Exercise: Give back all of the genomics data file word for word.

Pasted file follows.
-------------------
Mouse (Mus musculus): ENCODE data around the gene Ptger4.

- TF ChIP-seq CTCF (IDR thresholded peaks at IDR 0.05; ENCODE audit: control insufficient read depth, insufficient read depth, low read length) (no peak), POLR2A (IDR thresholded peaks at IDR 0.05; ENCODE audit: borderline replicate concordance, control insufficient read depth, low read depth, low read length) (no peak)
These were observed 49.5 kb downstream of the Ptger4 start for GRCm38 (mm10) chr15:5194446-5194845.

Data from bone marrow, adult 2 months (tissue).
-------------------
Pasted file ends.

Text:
Mouse (Mus musculus): ENCODE data around the gene Ptger4.

- TF ChIP-seq CTCF (IDR thresholded peaks at IDR 0.05; ENCODE audit: control insufficient read depth, insufficient read depth, low read length) (no peak), POLR2A (IDR thresholded peaks at IDR 0.05; ENCODE audit: borderline replicate concordance, control insufficient read depth, low read depth, low read length) (no peak)
These were observed 49.5 kb downstream of the Ptger4 start for GRCm38 (mm10) chr15:5194446-5194845.

Data from bone marrow, adult 2 months (tissue).